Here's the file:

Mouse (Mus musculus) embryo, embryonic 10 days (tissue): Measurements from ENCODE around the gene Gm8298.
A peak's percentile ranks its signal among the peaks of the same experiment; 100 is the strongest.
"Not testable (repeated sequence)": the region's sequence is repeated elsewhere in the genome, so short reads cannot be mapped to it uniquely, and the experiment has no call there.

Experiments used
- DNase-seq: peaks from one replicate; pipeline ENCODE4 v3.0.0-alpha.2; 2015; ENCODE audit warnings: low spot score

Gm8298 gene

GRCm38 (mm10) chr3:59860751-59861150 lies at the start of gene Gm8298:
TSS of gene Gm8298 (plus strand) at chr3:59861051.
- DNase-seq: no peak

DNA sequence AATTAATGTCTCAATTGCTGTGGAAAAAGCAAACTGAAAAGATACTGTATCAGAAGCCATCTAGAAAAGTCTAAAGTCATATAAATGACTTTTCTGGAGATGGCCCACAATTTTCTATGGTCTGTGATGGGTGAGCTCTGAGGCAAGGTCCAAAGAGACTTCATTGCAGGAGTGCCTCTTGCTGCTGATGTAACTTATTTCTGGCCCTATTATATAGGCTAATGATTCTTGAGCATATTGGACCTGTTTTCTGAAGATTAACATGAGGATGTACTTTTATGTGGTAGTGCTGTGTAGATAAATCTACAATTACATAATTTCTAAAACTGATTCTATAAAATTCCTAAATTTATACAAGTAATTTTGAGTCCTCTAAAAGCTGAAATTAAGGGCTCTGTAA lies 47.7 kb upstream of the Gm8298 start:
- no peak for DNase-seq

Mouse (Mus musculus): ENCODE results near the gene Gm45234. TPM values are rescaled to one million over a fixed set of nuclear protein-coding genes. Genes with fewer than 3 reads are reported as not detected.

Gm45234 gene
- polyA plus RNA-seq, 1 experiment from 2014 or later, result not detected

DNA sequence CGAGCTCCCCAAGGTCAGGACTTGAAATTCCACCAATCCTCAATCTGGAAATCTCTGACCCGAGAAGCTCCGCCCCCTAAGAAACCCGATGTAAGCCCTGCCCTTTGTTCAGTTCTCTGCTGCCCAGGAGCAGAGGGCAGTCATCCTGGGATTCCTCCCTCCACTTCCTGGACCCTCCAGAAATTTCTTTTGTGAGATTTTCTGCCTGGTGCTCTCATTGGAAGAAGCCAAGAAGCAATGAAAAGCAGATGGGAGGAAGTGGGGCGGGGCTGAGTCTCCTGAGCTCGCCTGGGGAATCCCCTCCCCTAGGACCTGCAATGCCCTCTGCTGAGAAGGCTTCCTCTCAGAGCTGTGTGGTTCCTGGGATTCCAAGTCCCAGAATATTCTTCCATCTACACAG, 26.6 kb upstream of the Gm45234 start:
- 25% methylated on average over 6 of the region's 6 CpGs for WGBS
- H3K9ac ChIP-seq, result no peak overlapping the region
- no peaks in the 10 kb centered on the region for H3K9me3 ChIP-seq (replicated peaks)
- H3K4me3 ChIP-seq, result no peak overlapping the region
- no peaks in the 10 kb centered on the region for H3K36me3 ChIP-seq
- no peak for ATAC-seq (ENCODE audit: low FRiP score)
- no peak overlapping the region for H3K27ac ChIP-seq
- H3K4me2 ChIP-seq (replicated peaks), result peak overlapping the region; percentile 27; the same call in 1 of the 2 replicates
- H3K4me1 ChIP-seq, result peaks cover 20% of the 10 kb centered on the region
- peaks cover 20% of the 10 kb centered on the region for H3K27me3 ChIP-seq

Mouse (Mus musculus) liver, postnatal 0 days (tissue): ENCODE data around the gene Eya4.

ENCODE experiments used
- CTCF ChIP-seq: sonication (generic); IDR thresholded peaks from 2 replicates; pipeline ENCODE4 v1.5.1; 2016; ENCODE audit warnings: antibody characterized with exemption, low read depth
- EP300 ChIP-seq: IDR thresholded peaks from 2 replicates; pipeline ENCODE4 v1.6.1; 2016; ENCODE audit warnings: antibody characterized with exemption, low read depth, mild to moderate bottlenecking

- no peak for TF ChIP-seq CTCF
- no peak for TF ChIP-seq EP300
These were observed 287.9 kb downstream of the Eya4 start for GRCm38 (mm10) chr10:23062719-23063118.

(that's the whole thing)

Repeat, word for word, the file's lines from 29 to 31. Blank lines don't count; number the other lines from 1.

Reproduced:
- EP300 ChIP-seq: IDR thresholded peaks from 2 replicates; pipeline ENCODE4 v1.6.1; 2016; ENCODE audit warnings: antibody characterized with exemption, low read depth, mild to moderate bottlenecking

- no peak for TF ChIP-seq CTCF
- no peak for TF ChIP-seq EP300